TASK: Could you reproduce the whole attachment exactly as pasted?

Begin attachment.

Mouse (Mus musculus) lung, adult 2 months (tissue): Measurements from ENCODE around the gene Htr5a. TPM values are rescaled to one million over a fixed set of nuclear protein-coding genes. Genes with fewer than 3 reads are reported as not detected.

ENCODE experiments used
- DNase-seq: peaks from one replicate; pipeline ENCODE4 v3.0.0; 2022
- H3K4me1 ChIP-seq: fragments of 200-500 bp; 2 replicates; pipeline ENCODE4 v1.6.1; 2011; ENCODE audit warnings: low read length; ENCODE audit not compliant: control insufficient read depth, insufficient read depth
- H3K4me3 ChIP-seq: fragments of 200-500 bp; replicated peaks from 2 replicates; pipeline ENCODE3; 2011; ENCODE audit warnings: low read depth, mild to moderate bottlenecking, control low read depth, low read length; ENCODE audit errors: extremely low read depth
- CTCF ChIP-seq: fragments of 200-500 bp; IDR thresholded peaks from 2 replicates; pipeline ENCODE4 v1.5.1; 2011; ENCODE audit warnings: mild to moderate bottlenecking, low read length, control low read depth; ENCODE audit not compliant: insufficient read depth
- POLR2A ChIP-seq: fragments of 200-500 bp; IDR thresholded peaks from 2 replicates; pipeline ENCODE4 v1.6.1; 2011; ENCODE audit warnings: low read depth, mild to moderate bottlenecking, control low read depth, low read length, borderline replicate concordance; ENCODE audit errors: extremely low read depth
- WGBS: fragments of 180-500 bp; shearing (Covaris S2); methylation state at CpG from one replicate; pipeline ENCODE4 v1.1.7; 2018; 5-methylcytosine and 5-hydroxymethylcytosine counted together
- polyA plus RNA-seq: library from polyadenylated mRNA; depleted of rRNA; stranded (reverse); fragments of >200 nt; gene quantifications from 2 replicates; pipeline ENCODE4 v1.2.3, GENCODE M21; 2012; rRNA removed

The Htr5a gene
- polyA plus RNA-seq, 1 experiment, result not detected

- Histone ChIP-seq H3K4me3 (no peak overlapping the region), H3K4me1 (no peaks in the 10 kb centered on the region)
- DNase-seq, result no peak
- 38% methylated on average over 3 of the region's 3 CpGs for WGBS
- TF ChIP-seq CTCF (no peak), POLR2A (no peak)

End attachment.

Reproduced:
Mouse (Mus musculus) lung, adult 2 months (tissue): Measurements from ENCODE around the gene Htr5a. TPM values are rescaled to one million over a fixed set of nuclear protein-coding genes. Genes with fewer than 3 reads are reported as not detected.

ENCODE experiments used
- DNase-seq: peaks from one replicate; pipeline ENCODE4 v3.0.0; 2022
- H3K4me1 ChIP-seq: fragments of 200-500 bp; 2 replicates; pipeline ENCODE4 v1.6.1; 2011; ENCODE audit warnings: low read length; ENCODE audit not compliant: control insufficient read depth, insufficient read depth
- H3K4me3 ChIP-seq: fragments of 200-500 bp; replicated peaks from 2 replicates; pipeline ENCODE3; 2011; ENCODE audit warnings: low read depth, mild to moderate bottlenecking, control low read depth, low read length; ENCODE audit errors: extremely low read depth
- CTCF ChIP-seq: fragments of 200-500 bp; IDR thresholded peaks from 2 replicates; pipeline ENCODE4 v1.5.1; 2011; ENCODE audit warnings: mild to moderate bottlenecking, low read length, control low read depth; ENCODE audit not compliant: insufficient read depth
- POLR2A ChIP-seq: fragments of 200-500 bp; IDR thresholded peaks from 2 replicates; pipeline ENCODE4 v1.6.1; 2011; ENCODE audit warnings: low read depth, mild to moderate bottlenecking, control low read depth, low read length, borderline replicate concordance; ENCODE audit errors: extremely low read depth
- WGBS: fragments of 180-500 bp; shearing (Covaris S2); methylation state at CpG from one replicate; pipeline ENCODE4 v1.1.7; 2018; 5-methylcytosine and 5-hydroxymethylcytosine counted together
- polyA plus RNA-seq: library from polyadenylated mRNA; depleted of rRNA; stranded (reverse); fragments of >200 nt; gene quantifications from 2 replicates; pipeline ENCODE4 v1.2.3, GENCODE M21; 2012; rRNA removed

The Htr5a gene
- polyA plus RNA-seq, 1 experiment, result not detected

- Histone ChIP-seq H3K4me3 (no peak overlapping the region), H3K4me1 (no peaks in the 10 kb centered on the region)
- DNase-seq, result no peak
- 38% methylated on average over 3 of the region's 3 CpGs for WGBS
- TF ChIP-seq CTCF (no peak), POLR2A (no peak)